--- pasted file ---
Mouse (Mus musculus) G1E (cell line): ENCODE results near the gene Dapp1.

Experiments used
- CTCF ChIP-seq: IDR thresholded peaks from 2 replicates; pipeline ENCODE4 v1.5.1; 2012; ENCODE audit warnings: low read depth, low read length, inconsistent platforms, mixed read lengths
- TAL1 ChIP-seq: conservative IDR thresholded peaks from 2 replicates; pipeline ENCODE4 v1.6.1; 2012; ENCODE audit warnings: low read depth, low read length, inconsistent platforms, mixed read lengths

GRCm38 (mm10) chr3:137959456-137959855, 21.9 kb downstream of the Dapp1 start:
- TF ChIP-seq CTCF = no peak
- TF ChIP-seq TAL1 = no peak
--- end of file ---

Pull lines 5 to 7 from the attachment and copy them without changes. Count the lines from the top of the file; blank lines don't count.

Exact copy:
GRCm38 (mm10) chr3:137959456-137959855, 21.9 kb downstream of the Dapp1 start:
- TF ChIP-seq CTCF = no peak
- TF ChIP-seq TAL1 = no peak